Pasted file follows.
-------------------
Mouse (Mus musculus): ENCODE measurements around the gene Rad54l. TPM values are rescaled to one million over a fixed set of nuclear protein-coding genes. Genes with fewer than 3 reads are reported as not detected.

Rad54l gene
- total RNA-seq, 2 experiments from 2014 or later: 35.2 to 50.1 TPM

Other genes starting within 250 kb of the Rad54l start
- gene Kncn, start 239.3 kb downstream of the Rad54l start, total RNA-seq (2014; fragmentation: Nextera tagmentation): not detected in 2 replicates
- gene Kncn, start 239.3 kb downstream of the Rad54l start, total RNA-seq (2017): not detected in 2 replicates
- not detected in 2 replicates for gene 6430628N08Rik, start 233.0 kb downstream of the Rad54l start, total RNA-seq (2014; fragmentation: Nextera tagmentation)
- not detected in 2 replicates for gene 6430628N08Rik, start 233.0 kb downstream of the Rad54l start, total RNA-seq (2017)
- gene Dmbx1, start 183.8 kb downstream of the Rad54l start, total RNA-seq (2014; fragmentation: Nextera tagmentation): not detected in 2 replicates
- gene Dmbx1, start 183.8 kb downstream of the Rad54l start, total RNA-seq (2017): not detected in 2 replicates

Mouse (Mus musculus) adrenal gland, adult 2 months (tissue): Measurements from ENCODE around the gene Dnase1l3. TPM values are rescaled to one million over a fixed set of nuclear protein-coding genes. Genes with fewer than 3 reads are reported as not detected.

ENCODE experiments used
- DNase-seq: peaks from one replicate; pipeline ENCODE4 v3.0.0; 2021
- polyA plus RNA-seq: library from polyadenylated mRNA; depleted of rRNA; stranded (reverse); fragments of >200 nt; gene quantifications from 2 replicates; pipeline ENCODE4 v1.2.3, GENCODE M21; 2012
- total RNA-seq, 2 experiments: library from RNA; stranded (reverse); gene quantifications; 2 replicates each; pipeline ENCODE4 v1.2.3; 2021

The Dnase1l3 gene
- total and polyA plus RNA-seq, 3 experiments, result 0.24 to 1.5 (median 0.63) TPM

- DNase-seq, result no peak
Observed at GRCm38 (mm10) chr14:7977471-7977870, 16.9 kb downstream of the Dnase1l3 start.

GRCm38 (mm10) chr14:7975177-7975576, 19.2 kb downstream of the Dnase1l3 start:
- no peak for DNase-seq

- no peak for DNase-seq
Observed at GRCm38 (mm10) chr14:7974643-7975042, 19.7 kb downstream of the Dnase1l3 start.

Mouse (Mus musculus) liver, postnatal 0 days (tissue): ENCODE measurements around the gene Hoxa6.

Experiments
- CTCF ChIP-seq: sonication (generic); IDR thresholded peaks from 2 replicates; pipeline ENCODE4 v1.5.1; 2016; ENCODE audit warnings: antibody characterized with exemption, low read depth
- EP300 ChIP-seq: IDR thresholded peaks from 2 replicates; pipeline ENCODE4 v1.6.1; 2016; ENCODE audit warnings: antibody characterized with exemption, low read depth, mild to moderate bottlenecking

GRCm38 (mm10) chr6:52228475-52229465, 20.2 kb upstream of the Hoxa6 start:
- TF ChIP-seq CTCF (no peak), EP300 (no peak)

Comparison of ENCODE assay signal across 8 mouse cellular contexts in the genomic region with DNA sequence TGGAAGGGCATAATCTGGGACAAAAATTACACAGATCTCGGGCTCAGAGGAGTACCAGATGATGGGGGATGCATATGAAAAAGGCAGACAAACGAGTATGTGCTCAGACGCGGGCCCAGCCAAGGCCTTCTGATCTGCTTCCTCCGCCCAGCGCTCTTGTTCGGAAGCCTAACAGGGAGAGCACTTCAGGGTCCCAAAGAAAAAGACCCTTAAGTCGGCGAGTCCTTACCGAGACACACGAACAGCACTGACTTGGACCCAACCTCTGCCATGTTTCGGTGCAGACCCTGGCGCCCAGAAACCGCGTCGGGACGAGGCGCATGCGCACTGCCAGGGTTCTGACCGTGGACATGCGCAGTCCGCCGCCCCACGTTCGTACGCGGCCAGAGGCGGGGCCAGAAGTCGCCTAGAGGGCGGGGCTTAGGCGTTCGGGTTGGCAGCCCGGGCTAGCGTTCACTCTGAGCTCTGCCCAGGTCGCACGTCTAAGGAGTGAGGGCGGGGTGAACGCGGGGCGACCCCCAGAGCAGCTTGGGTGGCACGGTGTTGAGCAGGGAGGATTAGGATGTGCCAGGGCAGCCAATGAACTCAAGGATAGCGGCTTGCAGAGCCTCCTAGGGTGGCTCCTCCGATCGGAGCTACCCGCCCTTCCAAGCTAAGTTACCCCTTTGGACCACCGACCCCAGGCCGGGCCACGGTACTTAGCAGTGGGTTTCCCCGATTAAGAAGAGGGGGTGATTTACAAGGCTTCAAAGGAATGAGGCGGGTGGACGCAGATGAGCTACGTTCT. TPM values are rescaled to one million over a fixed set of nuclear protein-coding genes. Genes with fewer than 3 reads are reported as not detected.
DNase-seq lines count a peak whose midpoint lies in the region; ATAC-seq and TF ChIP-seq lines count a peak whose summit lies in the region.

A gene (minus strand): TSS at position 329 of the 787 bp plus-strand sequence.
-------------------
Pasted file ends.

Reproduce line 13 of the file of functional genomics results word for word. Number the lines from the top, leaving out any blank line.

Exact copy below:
- DNase-seq: peaks from one replicate; pipeline ENCODE4 v3.0.0; 2021